This year, the NH Coalition to End Homelessness initiated the NH Granite Leaders Program.   Over the course of six months, more than 25 individuals from across the state who have been homeless in the past, or who are currently without safe and stable housing have participated in this inaugural program.  Through a variety of community and corporate sponsorships and partnerships this program was designed and delivered to build Leadership skills within the homeless and formerly homeless community, increasing their capacity to take on influential roles on issues pertinent to their lives.

As an elected member of the NH House of Representatives I was honored to host this class at the NH State House for one of their first sessions.  In collaboration with the League of NH Women Voters and Senate President Morse and Senator D’Allesandro the participants were provided with information as to How a Bill Becomes a Law and a vigorous question and answer session as to how voters can bring their ideas  forward into the Legislative arena as well as how to fully participate in that process from voting, to testifying in Committees and how best to convey their concerns and positions to their elected officials throughout all levels of state and municipal government.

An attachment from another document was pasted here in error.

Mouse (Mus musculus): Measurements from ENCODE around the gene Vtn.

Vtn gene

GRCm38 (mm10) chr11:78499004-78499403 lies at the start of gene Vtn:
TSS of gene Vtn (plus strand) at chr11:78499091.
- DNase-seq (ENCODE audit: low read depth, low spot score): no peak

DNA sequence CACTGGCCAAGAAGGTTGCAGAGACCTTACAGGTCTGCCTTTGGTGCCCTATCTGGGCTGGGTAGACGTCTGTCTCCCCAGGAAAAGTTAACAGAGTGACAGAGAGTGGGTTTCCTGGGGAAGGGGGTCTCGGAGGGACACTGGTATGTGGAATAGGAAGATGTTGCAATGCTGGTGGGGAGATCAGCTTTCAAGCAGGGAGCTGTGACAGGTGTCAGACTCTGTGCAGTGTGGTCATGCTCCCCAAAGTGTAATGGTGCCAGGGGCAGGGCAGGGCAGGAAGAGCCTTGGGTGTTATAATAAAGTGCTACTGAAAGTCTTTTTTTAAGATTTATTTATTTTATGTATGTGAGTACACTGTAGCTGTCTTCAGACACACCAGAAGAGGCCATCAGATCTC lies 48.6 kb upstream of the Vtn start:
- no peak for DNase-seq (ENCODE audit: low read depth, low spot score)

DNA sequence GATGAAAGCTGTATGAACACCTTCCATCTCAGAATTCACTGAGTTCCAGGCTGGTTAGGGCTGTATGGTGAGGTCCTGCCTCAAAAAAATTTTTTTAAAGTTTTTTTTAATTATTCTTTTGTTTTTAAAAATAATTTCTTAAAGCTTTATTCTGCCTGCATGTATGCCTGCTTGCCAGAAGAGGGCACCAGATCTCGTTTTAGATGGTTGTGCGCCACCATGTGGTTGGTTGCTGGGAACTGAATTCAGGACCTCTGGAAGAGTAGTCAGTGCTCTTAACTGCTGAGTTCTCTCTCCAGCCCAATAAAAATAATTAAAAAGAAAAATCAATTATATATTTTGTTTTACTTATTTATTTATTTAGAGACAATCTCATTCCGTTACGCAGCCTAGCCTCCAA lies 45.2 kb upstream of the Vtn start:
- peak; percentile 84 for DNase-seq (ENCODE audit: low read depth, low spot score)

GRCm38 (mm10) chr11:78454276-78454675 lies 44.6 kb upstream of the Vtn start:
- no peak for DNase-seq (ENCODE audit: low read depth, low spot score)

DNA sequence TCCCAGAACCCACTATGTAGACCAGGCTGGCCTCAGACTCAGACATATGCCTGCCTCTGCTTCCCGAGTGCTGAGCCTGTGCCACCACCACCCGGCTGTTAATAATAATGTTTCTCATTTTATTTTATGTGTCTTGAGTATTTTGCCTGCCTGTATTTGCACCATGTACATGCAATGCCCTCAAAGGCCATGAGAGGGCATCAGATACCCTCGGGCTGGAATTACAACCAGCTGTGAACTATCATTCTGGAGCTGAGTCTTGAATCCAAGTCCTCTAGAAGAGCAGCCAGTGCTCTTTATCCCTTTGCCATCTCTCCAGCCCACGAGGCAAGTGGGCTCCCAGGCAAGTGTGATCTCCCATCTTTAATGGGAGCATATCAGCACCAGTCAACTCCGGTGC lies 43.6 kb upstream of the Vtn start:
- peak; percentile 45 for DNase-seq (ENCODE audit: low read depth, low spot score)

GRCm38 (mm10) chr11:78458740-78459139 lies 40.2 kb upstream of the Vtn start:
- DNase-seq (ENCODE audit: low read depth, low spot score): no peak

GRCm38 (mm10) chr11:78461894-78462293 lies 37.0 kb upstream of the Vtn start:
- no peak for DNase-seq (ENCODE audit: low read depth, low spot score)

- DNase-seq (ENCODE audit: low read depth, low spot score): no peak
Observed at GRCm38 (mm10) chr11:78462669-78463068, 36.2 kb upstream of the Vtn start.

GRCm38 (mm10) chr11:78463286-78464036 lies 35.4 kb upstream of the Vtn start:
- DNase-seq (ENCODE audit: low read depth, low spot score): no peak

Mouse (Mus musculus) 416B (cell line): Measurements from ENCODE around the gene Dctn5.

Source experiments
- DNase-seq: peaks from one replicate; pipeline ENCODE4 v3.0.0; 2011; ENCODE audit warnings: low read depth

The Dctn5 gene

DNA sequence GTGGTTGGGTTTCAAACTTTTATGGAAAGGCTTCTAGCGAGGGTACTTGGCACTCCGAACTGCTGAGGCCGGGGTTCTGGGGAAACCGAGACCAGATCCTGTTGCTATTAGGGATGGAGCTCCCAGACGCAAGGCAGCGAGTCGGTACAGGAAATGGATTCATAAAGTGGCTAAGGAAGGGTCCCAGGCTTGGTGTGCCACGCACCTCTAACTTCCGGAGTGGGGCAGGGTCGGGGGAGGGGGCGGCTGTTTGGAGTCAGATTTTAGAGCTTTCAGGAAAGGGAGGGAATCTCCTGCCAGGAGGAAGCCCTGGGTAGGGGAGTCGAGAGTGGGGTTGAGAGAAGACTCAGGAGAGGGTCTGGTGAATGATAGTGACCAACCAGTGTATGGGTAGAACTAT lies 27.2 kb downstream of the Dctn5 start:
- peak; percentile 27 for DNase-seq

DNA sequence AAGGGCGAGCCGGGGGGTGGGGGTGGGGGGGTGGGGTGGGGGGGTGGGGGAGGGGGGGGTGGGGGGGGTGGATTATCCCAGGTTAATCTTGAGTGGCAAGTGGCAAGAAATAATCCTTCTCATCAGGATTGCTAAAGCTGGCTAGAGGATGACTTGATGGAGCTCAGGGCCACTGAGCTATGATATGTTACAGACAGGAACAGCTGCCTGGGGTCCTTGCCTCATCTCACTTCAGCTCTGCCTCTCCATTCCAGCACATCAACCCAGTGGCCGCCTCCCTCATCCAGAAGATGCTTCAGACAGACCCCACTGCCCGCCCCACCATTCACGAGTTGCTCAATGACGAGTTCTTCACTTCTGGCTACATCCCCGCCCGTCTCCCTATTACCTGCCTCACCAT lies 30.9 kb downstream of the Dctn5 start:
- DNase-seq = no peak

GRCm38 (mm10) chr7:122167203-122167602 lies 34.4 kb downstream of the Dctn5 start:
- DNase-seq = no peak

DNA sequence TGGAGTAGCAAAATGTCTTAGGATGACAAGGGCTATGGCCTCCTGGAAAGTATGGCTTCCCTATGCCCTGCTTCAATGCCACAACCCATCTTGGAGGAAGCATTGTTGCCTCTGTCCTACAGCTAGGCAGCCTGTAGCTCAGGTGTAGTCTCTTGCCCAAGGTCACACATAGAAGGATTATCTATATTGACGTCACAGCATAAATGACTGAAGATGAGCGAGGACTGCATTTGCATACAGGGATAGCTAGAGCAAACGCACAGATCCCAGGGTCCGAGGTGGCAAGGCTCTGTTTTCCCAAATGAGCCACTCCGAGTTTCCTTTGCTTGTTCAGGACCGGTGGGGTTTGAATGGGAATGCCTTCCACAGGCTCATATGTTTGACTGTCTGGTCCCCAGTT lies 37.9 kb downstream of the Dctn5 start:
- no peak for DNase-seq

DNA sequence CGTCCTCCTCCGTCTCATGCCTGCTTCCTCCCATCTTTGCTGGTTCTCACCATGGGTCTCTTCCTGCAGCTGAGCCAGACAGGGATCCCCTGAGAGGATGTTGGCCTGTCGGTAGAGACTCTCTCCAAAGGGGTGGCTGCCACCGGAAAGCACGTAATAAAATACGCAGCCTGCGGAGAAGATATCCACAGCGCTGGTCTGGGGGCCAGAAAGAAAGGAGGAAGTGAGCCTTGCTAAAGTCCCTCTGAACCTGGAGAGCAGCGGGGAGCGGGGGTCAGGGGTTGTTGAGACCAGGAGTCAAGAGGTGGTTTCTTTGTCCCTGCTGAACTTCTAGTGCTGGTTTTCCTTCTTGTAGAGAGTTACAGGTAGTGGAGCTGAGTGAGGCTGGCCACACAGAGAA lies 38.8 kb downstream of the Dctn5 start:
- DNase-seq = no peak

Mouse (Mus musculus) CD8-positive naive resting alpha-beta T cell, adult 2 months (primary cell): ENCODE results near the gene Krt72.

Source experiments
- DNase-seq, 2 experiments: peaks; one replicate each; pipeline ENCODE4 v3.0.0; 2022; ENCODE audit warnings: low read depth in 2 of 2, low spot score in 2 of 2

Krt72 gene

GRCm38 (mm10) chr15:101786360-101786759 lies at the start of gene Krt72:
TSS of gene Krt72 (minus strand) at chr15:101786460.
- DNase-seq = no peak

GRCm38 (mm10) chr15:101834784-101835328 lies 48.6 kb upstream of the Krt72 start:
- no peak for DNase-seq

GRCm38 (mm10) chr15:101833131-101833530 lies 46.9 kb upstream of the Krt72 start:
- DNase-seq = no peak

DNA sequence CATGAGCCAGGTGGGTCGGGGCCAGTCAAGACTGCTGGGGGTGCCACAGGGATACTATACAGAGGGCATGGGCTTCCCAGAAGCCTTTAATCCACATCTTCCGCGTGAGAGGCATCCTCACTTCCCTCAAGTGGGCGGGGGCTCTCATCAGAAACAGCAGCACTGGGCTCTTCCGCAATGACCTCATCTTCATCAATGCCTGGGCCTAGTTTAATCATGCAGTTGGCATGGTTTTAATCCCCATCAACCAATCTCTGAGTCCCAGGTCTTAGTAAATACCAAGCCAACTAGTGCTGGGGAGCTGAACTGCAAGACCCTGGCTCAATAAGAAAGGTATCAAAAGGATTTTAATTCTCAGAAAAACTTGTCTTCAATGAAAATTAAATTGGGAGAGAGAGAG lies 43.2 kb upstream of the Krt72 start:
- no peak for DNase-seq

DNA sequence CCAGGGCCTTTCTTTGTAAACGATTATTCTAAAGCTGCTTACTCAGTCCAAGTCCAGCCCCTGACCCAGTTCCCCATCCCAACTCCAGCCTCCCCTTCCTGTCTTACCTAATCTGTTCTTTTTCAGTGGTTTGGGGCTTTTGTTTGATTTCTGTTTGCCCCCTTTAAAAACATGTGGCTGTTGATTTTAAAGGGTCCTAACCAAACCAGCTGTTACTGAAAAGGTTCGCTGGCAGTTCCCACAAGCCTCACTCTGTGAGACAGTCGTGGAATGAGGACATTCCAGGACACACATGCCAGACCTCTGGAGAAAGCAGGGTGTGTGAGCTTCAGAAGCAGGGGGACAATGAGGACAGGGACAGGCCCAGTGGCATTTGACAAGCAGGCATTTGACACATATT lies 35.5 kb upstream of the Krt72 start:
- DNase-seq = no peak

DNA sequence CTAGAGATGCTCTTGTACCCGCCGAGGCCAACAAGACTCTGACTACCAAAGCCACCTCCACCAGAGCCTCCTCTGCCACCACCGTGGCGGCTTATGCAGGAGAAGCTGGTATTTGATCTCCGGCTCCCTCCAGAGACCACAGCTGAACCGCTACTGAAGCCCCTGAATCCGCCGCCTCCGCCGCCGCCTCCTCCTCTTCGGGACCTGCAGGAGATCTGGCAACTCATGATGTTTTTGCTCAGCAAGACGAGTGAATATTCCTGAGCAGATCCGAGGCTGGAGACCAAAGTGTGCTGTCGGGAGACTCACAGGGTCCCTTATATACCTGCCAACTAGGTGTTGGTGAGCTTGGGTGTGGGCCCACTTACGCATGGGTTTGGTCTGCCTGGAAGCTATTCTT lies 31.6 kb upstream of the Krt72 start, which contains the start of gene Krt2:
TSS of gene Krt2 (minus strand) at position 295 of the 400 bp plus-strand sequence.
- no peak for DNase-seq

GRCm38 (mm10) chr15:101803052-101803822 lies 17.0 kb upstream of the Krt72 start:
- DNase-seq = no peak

Two weeks ago I had the honor of attending the Graduation Exercises for the Emerging Leaders Program in Nashua that was produced and delivered through a collaboration between the Adult Learning Center and the Granite State Organizing Project, with support from the Greater Nashua Interfaith Council.  During this event each of the nineteen graduates delivered a speech on what the 6-week sessions had meant to them and what they were taking away with them as a result of having completed this program.  Each of these very proud graduates, coming from a vast array of cultural, educational, and socio-economic backgrounds gave the program high praise and expressed gratitude for the self-esteem building and personal goal-setting skills that they had gained from their participation.